Over half of organizations expect remote workers to be a data breach vector

Published: Friday, 24 April 2020 08:48

More than half (57 percent) of UK IT decision makers believe that remote workers will expose their organization to the risk of a data breach, according to an annual survey – conducted between 25 and 27 March 2020 – commissioned by Apricorn. This figure has steadily increased from 44 percent in 2018 and 50 percent in 2019. The rise could reflect a corresponding increase in the number of people working remotely, or an enhanced awareness of the risks of doing so as the UK's workforce began to follow government guidelines to work from home.

In 2019 almost half of respondents (47 percent) admitted that their remote workers had already knowingly put corporate data at risk of a breach in the last year; this has now dropped slightly to 44 percent. Apathy continues to be a major problem, with just over a third (34 percent) of IT leaders saying their remote workers simply don’t care about security – exactly the same percentage as last year – which suggests that organizations are struggling to get employees to buy into the security strategy.

Organizations have increasingly recognised the importance of endpoint control as remote working has become more prevalent. Nearly all (96 percent) mitigate the risks of BYOD (bring your own device) with a security strategy that covers employees’ use of their own IT equipment out of the office. Of those, 42 percent only allow the use of devices that have been provisioned or approved by IT, and enforce this with strict security measures. This is a significant rise on 2019, when just over 1 in 10 (11 percent) did so.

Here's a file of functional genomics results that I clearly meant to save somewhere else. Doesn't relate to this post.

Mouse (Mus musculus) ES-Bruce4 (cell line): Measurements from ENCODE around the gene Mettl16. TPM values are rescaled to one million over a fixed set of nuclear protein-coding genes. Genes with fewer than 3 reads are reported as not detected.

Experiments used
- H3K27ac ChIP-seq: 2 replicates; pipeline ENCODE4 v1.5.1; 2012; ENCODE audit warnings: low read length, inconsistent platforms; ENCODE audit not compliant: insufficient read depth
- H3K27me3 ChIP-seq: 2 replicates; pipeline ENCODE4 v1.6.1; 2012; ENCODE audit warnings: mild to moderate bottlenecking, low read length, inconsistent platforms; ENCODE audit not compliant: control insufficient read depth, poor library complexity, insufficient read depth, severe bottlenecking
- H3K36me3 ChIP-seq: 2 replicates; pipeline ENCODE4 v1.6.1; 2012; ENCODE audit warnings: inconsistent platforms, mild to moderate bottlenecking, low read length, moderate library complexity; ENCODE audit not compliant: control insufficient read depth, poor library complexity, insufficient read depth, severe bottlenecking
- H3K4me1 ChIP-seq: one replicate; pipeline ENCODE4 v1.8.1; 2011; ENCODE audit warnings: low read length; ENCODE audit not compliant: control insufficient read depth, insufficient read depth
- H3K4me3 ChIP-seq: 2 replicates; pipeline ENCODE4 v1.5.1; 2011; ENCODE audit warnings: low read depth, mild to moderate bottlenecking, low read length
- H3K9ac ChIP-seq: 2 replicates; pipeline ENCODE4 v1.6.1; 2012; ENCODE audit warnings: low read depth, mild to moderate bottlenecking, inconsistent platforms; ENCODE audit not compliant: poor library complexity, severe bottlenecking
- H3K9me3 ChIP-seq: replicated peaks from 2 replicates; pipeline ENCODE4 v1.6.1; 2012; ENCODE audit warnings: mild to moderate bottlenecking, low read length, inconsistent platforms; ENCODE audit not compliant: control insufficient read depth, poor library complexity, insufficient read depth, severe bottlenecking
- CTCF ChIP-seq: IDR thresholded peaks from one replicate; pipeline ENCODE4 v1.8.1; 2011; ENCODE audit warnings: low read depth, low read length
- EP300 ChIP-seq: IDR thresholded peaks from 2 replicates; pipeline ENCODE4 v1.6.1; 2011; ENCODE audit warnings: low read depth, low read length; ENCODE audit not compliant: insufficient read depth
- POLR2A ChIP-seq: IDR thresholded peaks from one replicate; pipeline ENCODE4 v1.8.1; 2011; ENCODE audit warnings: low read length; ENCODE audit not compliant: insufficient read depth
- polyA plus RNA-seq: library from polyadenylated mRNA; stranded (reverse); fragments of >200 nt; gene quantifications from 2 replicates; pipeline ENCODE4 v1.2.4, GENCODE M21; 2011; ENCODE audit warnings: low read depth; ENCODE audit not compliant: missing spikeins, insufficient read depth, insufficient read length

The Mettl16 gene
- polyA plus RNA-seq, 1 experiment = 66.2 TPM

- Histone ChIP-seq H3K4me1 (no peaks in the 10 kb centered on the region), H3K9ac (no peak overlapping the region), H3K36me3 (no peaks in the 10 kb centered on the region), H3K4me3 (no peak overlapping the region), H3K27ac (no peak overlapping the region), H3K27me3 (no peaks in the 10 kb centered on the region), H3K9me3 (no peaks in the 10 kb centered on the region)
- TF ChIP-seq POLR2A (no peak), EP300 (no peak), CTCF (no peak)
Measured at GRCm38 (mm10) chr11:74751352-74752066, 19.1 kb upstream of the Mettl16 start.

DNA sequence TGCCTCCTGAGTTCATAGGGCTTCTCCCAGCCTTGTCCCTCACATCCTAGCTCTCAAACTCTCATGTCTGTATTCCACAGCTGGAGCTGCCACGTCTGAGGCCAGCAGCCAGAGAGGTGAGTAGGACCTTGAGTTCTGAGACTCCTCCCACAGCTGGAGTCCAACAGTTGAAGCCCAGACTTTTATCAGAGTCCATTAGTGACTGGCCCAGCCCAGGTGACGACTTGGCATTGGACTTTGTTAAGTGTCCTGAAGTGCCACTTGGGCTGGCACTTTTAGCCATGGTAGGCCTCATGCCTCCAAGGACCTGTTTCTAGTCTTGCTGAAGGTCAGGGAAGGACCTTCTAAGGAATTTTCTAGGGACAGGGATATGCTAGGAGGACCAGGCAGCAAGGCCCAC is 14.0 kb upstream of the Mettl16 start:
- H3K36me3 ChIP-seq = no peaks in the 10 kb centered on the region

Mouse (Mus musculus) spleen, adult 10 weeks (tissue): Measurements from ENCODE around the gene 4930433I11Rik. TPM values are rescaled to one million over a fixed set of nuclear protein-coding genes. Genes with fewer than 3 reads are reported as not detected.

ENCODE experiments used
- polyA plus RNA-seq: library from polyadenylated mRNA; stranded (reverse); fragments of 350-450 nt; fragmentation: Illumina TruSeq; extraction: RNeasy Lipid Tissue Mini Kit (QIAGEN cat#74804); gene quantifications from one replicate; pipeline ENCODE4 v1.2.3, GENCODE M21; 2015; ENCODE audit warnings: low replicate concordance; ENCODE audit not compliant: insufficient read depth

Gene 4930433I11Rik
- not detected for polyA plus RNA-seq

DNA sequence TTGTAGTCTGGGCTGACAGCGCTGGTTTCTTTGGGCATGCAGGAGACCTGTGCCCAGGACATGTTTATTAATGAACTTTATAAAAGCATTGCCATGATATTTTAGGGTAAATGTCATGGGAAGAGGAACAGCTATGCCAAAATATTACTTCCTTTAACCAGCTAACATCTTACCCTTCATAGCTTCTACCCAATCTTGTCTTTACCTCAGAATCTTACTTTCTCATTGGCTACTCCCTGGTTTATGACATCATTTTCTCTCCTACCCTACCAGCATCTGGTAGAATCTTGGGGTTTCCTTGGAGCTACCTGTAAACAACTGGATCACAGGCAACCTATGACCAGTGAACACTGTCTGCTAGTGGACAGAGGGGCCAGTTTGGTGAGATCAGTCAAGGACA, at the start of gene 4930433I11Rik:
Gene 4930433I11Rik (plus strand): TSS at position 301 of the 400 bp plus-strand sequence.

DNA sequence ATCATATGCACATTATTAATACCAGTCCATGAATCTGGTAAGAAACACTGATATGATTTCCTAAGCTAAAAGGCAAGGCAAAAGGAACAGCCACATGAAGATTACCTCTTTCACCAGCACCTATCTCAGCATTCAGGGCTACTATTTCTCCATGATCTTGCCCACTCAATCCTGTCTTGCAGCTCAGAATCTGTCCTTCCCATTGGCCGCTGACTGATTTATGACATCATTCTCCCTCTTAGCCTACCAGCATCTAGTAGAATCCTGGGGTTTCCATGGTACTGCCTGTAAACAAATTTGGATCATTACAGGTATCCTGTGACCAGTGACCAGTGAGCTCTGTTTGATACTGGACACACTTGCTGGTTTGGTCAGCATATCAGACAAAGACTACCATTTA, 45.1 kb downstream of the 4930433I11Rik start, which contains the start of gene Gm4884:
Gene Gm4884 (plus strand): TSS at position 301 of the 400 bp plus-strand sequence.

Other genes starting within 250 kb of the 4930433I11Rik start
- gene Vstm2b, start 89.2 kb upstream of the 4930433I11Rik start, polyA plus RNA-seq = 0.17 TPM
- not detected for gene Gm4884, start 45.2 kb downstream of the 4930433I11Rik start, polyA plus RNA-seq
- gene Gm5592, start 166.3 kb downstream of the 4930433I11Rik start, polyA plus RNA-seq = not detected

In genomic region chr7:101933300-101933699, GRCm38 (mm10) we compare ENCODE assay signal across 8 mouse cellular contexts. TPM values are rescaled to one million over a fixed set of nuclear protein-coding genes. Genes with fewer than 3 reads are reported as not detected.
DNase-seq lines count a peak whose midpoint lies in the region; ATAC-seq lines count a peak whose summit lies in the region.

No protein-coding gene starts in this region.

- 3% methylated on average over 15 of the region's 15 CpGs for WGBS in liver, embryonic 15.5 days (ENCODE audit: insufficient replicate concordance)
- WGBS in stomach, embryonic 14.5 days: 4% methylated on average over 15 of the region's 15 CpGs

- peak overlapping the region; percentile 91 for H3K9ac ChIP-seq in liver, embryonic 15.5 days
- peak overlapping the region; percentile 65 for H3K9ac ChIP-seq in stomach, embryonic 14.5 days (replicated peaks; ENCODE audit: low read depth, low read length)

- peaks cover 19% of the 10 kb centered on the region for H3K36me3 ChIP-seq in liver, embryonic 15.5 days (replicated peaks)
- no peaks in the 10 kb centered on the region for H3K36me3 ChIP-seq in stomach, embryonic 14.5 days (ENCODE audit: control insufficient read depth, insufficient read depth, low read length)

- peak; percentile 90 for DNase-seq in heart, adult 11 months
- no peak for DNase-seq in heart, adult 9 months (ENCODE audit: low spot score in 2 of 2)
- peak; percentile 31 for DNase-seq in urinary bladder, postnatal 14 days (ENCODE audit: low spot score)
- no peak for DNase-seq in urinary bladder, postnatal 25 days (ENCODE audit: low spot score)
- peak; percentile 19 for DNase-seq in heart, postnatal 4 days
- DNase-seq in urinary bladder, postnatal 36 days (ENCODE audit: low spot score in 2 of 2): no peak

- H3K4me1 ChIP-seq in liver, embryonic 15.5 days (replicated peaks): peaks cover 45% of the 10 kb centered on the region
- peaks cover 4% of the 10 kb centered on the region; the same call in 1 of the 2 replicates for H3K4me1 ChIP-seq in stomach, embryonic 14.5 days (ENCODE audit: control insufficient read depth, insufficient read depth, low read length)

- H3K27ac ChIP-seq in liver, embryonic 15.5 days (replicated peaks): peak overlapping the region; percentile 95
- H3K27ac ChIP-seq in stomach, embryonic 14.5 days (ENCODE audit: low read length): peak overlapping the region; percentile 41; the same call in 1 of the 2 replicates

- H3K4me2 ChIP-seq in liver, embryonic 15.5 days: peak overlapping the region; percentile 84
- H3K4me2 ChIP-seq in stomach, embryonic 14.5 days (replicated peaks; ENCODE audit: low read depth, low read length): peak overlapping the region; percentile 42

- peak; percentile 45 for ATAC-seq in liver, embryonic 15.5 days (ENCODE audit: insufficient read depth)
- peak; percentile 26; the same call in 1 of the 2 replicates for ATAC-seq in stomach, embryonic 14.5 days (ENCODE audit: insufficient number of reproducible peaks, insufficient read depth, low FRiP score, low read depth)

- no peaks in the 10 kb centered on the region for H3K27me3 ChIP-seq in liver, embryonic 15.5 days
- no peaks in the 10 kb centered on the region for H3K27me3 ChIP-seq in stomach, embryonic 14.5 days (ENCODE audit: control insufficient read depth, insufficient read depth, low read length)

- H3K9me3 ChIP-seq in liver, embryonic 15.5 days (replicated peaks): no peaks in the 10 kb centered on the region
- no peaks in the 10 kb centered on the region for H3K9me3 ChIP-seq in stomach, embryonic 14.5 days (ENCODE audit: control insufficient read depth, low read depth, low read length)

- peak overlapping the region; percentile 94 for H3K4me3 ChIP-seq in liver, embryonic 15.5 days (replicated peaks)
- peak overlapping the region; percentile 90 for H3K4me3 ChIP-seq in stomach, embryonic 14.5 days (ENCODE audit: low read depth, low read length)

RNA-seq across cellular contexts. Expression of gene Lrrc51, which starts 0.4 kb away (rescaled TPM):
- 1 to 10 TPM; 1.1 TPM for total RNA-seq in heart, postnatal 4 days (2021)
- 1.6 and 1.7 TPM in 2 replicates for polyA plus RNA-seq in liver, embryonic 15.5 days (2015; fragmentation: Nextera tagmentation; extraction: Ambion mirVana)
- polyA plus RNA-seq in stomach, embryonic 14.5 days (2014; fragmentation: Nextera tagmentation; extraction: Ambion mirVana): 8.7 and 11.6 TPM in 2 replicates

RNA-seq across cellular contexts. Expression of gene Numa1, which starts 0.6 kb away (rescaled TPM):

This change is crucial says Apricorn given that lost or misplaced devices is now the second biggest cause of a data breach – cited by almost a quarter of respondents (24 percent), up from 17 percent a year ago. Employees unintentionally putting data at risk remains the leading cause (33 percent), with third parties mishandling corporate information cited as one of the main causes by 23 percent.

Despite this, the majority (87 percent) of UK IT decision makers agree that their organizations’ remote workers are aware of cyber security risks and practices, and follow required policies at all times.

When it comes to the challenges of implementing a cyber security plan for remote working, almost a fifth of IT decision makers (19 percent) say managing all the technology employees need is the biggest problem, a drop from 30 percent in 2019, which suggests that organizations are getting a handle on the complexity involved in the technology aspect. In addition, fewer IT leaders believe that difficulties with GDPR compliance is the biggest problem with mobile working: 16 percent agreed, compared with 20 percent in 2019, suggesting that this aspect may have been less of a challenge than they originally anticipated.

About the survey

The research was conducted between 25.03.2020 - 27.03.2020, by Censuswide. Respondents were 100 UK IT decision makers (CIOs, Heads of IT, IT directors, Senior IT managers etc.) from enterprise organizations (1000+ employees) within the financial services, IT, manufacturing, business and professional services sectors. Censuswide abides by and employs members of the Market Research Society which is based on the ESOMAR principles.

www.apricorn.com